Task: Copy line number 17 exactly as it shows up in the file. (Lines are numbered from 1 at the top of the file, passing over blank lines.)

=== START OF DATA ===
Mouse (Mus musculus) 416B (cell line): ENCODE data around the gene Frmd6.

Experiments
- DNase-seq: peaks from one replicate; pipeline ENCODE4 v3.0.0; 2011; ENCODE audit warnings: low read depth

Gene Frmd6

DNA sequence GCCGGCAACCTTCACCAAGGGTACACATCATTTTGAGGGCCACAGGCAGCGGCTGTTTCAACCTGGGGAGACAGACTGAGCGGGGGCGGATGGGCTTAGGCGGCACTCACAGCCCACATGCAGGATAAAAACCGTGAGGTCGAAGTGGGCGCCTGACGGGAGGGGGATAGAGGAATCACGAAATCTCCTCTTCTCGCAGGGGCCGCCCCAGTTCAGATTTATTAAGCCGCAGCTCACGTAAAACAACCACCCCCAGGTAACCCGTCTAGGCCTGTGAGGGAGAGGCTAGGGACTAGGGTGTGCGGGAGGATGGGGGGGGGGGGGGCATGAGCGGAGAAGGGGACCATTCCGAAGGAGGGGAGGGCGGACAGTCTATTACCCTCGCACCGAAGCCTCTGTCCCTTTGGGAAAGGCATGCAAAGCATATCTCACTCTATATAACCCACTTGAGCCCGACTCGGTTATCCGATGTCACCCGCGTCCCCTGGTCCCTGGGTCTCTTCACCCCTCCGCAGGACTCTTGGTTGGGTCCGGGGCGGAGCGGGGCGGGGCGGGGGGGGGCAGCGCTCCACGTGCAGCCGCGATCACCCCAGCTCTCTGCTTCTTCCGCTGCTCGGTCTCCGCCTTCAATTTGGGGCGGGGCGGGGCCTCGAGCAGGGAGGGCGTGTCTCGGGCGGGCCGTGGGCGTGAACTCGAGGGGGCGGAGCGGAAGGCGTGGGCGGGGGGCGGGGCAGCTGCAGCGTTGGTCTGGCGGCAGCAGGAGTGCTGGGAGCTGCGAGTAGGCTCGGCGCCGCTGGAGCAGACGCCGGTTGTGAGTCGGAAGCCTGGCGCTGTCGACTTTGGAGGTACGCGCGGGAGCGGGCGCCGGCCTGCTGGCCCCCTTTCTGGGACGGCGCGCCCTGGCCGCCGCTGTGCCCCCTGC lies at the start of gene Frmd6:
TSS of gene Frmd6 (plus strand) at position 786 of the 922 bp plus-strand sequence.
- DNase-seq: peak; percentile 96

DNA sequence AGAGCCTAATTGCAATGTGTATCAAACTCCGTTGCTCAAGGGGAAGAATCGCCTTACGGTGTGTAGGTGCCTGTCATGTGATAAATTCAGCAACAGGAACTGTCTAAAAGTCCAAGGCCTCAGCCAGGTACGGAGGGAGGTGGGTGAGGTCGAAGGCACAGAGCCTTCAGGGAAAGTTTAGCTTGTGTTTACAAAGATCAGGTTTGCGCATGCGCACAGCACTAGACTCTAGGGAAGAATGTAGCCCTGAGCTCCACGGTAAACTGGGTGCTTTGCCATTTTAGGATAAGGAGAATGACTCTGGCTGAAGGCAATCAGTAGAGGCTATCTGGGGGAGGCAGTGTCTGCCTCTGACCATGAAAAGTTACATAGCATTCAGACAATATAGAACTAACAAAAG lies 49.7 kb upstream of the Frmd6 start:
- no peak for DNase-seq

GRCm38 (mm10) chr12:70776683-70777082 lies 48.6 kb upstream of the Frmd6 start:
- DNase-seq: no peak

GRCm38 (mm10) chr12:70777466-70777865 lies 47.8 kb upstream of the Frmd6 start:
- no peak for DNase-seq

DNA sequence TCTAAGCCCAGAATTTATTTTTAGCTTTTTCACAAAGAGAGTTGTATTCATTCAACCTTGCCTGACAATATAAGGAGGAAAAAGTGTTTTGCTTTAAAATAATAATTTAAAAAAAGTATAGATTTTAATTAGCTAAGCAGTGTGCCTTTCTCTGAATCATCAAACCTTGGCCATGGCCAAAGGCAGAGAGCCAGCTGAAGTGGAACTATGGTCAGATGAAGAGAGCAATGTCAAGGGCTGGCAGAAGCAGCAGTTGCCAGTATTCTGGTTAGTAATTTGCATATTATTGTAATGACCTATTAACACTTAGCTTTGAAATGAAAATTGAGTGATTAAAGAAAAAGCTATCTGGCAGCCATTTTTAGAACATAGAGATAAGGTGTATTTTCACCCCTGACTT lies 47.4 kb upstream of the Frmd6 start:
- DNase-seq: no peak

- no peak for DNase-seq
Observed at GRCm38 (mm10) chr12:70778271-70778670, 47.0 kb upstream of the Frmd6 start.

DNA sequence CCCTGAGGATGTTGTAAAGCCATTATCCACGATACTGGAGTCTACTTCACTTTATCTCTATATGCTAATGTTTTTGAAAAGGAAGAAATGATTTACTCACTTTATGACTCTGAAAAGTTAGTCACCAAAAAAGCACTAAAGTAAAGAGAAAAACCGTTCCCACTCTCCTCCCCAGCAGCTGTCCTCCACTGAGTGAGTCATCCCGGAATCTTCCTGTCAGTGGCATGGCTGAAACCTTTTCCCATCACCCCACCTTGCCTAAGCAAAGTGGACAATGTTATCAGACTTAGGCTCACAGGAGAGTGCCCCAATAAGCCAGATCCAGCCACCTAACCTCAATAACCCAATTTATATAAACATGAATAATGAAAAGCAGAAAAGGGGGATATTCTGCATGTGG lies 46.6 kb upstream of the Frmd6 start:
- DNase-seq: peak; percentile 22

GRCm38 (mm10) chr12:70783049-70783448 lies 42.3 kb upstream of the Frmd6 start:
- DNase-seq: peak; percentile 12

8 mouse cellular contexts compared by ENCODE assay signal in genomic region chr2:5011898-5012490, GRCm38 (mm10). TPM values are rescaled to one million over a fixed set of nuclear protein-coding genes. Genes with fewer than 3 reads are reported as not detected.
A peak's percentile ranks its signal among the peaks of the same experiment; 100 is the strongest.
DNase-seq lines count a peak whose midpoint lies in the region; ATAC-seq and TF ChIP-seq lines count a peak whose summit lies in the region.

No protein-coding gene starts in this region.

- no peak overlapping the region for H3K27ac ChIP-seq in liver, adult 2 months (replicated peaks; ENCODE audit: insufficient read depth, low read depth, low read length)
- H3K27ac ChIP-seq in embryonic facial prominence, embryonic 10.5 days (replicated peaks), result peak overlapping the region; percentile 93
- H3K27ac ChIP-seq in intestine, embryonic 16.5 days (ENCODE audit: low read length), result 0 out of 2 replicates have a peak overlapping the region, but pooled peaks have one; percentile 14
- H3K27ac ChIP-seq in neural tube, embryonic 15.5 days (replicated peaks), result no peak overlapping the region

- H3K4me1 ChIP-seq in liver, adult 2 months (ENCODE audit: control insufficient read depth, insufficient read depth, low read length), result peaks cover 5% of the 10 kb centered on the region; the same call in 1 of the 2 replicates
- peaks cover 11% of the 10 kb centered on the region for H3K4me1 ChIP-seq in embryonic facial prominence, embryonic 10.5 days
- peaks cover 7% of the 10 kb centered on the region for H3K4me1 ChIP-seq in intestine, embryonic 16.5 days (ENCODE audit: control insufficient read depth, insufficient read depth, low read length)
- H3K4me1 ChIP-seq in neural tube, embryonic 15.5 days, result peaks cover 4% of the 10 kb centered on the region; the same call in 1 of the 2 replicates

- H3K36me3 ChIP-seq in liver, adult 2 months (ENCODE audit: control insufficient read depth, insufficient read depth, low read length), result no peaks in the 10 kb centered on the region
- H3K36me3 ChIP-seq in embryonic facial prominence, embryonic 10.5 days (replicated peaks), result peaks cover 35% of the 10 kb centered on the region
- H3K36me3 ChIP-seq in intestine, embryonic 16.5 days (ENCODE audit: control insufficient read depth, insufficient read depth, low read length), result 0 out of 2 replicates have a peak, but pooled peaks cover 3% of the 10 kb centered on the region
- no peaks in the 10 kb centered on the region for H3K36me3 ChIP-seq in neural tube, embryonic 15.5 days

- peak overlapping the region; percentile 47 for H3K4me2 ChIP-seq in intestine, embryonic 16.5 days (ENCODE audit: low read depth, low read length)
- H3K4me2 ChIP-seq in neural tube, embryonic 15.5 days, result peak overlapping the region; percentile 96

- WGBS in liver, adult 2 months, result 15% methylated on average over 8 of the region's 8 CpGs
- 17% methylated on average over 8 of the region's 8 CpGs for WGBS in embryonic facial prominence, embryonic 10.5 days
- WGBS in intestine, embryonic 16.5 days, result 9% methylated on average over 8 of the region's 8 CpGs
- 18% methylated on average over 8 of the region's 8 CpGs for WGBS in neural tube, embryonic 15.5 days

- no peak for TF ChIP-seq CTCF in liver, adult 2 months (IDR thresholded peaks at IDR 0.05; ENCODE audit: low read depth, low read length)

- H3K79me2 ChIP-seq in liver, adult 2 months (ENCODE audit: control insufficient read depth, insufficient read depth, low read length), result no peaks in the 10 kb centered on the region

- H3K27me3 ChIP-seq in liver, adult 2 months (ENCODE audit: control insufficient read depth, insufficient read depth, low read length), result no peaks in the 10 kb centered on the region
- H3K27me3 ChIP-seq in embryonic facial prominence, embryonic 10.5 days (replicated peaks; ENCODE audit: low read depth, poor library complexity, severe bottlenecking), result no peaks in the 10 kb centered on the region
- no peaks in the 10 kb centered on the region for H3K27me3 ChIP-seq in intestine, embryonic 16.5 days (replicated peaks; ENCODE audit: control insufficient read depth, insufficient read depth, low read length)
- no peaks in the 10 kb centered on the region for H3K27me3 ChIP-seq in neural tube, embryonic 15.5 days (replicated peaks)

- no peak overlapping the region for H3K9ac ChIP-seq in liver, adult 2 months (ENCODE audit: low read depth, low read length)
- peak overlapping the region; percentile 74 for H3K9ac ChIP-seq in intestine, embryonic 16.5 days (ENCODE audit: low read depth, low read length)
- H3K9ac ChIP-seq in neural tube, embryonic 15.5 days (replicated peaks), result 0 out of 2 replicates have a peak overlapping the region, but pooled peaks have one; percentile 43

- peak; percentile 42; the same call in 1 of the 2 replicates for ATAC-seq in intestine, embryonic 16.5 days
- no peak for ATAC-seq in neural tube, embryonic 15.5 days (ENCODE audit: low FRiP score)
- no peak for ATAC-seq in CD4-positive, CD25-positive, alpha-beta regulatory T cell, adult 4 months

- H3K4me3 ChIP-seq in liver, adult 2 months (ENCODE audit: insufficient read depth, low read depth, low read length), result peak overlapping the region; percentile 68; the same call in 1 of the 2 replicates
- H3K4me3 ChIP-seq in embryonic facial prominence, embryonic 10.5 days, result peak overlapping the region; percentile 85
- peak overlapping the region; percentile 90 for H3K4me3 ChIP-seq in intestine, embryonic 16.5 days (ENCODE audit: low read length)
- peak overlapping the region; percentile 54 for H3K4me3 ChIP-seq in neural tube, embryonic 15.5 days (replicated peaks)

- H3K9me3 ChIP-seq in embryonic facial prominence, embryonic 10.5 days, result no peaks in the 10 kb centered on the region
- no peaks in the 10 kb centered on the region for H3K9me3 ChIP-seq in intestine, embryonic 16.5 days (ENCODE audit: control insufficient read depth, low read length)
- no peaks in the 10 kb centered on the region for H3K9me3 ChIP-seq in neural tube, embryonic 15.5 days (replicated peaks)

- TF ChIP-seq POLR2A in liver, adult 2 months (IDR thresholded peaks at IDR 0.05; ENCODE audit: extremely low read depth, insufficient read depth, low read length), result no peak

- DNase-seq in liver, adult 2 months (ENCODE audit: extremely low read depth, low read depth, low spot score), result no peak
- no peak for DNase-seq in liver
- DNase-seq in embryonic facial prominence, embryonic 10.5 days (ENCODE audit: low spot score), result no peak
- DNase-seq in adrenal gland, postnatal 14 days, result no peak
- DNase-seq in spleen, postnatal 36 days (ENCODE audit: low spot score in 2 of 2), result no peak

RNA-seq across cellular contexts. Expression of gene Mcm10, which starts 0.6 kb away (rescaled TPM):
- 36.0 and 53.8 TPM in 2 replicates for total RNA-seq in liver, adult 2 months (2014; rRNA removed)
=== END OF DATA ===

Observed at GRCm38 (mm10) chr12:70778271-70778670, 47.0 kb upstream of the Frmd6 start.